It is common, but its still unnecessary.

  20. #20
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    Wait..what? If it works and it is more beneficial, why wouldnít you try it? Thatís a rhetorical question.

    Good luck Cookiemonster!

  21. #21
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    Quote Originally Posted by Quick62bug View Post
    Wait..what? If it works and it is more beneficial, why wouldnít you try it? Thatís a rhetorical question.

    Good luck Cookiemonster!
    It's not beneficial. It works if calories in are less than calories out.

    You can lose weight eating candy all day, if you burn more than you eat, doesn't make it the healthiest of diets....

    Other macro splits work *better*

    Like you said, good luck CookieMonster!

  22. #22
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    Quote Originally Posted by Quick62bug View Post
    Wait..what? If it works and it is more beneficial, why wouldnít you try it? Thatís a rhetorical question.

    Good luck Cookiemonster!
    Thanks! I have tried to increase my protein intake, as that is the ONLY thing that keeps me from being hungry all the time when I'm eating smaller portions. I've been holding strong at 190-189 for the last two weeks despite not being able to ride much due to unseasonable snow conditions. If the weather holds I'll be riding again later this week.

    I am committed to getting to 180 over the winter!
    Bikes belong in Wilderness areas.:)

  23. #23
    always licking the glass
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    Quote Originally Posted by cookieMonster View Post
    Thanks! I have tried to increase my protein intake, as that is the ONLY thing that keeps me from being hungry all the time when I'm eating smaller portions. I've been holding strong at 190-189 for the last two weeks despite not being able to ride much due to unseasonable snow conditions. If the weather holds I'll be riding again later this week.

    I am committed to getting to 180 over the winter!
    How are you with willpower over the holidays? Thatís the worst. Honestly, Iíd love weeks worth of snow to hibernate in and not each much of anything.

    Realistically, Iím working on eating a 75% plant based diet and see if that helps. Staying out of the sugar is hard, but that coupled with exercise is what I need. That and cutting the grease. Gawd thatís the worst.
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  24. #24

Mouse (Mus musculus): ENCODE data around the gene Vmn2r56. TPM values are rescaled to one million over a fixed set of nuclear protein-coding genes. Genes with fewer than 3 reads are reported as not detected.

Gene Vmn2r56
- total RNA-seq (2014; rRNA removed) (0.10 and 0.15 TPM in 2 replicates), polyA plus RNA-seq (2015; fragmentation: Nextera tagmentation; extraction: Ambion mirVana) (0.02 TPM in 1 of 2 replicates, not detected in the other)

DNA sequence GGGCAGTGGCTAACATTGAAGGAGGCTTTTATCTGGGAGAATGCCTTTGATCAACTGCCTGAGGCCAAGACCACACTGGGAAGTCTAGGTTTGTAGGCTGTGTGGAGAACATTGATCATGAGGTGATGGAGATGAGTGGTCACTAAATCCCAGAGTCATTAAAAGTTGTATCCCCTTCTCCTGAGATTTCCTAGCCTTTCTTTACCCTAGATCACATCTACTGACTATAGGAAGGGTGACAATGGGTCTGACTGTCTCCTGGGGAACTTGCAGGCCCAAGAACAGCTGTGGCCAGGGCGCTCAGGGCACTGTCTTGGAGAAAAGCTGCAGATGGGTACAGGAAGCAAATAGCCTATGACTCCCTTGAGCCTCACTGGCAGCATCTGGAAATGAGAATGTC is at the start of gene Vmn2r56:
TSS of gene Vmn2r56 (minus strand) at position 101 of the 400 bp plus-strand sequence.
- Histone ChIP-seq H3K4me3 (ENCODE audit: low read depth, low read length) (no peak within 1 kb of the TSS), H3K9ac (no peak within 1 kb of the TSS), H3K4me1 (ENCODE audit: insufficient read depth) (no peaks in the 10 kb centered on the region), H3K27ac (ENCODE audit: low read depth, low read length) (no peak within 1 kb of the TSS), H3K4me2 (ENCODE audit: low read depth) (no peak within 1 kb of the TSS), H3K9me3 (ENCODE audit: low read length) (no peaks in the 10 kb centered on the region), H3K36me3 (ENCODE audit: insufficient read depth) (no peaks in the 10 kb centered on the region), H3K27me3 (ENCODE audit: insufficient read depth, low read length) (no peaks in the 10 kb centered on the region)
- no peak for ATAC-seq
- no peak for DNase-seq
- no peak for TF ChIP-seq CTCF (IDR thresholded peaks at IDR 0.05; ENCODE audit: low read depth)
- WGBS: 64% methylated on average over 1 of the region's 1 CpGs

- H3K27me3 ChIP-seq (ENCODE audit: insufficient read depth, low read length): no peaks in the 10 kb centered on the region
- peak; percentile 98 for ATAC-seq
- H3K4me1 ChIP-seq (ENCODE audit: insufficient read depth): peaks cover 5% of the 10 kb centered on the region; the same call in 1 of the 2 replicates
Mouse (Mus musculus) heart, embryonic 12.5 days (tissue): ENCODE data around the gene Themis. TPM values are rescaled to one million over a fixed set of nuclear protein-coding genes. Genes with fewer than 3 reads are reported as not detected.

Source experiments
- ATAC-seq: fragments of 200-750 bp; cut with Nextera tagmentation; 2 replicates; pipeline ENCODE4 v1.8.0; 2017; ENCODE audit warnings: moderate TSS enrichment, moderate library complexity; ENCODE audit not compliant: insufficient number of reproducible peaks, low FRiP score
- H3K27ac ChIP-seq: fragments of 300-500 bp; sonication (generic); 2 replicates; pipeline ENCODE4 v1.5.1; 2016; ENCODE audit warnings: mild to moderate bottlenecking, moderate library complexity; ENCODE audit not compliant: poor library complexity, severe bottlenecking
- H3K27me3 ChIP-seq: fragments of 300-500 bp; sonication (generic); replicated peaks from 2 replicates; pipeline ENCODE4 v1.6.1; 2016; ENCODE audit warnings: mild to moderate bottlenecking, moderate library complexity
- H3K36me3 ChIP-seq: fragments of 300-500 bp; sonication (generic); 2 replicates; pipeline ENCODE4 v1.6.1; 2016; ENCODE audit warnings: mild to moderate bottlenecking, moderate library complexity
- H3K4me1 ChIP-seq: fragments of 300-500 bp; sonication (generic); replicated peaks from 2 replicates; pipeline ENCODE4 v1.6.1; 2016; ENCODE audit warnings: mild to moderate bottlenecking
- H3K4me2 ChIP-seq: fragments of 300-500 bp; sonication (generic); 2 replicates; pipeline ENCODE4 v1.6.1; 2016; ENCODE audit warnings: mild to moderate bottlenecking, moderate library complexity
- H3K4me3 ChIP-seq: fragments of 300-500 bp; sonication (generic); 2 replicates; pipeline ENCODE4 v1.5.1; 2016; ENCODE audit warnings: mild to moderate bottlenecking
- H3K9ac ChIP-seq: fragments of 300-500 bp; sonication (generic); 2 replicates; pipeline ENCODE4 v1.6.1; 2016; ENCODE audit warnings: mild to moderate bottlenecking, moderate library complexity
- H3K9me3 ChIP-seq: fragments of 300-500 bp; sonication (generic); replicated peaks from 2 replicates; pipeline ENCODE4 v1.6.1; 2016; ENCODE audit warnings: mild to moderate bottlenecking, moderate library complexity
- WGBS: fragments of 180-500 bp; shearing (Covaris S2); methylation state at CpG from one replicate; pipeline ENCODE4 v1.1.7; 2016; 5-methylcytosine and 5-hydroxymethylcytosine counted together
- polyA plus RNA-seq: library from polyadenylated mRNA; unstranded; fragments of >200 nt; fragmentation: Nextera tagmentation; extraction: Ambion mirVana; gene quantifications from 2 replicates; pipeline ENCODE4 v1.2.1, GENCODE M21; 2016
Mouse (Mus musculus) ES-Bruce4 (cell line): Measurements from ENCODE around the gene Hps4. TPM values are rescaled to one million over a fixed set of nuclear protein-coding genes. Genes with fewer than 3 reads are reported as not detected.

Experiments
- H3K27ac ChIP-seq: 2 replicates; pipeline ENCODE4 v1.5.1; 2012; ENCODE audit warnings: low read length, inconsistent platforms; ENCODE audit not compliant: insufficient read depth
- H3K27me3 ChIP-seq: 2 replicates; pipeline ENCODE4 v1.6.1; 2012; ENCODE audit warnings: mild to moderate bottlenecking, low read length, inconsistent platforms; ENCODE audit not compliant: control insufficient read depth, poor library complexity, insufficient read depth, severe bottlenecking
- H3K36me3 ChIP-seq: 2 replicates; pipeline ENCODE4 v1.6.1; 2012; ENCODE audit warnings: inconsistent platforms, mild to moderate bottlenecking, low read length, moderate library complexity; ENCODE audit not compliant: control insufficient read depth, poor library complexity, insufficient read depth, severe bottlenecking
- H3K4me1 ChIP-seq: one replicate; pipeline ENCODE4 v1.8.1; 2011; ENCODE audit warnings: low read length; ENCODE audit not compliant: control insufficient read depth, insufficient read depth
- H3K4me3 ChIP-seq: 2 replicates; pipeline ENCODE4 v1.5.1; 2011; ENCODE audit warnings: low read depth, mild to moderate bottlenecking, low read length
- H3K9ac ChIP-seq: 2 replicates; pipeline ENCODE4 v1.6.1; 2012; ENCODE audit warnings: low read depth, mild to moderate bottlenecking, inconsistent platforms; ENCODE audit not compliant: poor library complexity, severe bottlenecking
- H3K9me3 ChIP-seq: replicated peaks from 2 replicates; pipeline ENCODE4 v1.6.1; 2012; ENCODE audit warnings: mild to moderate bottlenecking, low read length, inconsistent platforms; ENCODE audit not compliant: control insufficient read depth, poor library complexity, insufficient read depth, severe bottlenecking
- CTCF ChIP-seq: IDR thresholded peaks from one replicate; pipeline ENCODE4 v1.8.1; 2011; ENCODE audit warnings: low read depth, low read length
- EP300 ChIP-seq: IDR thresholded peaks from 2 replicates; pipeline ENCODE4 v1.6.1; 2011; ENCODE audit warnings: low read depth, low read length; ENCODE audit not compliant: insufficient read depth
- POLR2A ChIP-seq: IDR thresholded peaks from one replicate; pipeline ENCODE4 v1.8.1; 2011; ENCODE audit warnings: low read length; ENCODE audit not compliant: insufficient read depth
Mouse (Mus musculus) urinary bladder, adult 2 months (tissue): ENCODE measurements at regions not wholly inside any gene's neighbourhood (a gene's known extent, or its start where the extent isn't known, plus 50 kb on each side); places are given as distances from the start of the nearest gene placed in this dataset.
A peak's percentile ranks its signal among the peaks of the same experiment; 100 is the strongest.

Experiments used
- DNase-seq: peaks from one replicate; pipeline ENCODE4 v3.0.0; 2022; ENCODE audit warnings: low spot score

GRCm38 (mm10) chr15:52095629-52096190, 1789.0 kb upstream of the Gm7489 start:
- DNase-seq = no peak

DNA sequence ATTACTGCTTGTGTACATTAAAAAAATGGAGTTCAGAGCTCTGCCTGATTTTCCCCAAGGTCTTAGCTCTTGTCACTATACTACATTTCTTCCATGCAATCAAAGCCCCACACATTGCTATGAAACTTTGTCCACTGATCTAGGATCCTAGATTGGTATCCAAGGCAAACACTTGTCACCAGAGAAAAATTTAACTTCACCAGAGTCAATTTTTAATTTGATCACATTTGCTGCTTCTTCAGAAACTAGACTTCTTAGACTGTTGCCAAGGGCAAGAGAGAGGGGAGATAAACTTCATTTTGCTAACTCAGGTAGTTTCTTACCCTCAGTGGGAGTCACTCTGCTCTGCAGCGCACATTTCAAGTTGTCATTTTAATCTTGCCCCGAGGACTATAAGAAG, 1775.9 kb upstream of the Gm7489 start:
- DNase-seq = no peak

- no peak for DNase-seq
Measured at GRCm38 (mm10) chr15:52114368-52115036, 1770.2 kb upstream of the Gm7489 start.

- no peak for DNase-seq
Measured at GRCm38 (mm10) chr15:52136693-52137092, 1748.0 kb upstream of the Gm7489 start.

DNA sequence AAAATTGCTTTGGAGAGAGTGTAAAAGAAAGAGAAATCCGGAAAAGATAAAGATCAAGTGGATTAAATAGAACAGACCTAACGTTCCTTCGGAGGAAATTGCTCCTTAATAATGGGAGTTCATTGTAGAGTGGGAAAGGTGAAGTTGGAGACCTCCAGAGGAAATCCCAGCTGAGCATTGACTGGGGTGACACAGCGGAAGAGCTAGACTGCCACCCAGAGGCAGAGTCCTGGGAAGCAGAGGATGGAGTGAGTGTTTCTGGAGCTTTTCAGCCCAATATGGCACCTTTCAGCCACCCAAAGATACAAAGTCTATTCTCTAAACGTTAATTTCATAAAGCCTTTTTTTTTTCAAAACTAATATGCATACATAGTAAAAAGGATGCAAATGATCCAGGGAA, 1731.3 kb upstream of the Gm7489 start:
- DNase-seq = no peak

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    Holidays are very hard indeed. I am fortunate enough to live close to the majority of my extended families, but that's a double-edged sword. There are MANY family get-togethers that involve copious amounts of delicious food. It's not the processed, sugary type of food but homemade dishes, pies, cakes, etc.

    I am committed to make a change this year though, because I'm sick of this cycle of gaining back all my hard efforts of the riding season and then having to lose the weight all over again.

    As I've mentioned earlier, my cardio fitness is quite high, and I can ride all day without slowing down much. My technical skills at descending are in the top 1%. It is my damn body fat that is keeping me from my goals. I want to enter a couple ultra-endurance XC races next year. I don't want to embarrass myself.

  25. #25
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    First, maybe a username change?

    I substitute stevia for sugar. Still sweet, a bit bitter, but derrived from plants, so no chemicals in it.

  26. #26
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    If you are chasing KOMs, that involves lots of high intensity zone 5 heart rate sprinting and climbing so I wouldn't cut the carbs. It could hurt your performance. Just make sure they are not junk carbs (eat sweet potatoes, potatoes, brown rice, fruit instead of donuts, cakes, pies, etc).

    Then I would focus eating whole foods rather than processed foods. This means doing lots of cooking yourself rather than pulling a prepped meal out of a box. Basically, if it comes out of a bag or box and has more than one or two ingredients, be skeptical. Whole foods are filling without being calorie dense. So you won't have to diet and feel miserable all day.

  27. #27
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    OP, as others have said, cut out all the super sugar loaded stuff, that's a big key, another key is longer medium intensity rides over 3 hours.

    I don't have your problem, I weigh less than you at 6'2", but years ago not long after I started riding MTB seriously I signed up for an endurance event and when I started training for it and really started doing long rides of 3+ hours, burning 3,000+ calories to as much as 6,000 calories on the longest 7-8 hour rides, that is when I got below my "standard" weight and then had to fight to not drop too much more.

    So if you're not doing any rides longer than 3 hours, maybe you should consider starting to, at least once a week, if you are serious about breaking that plateau you're stuck on.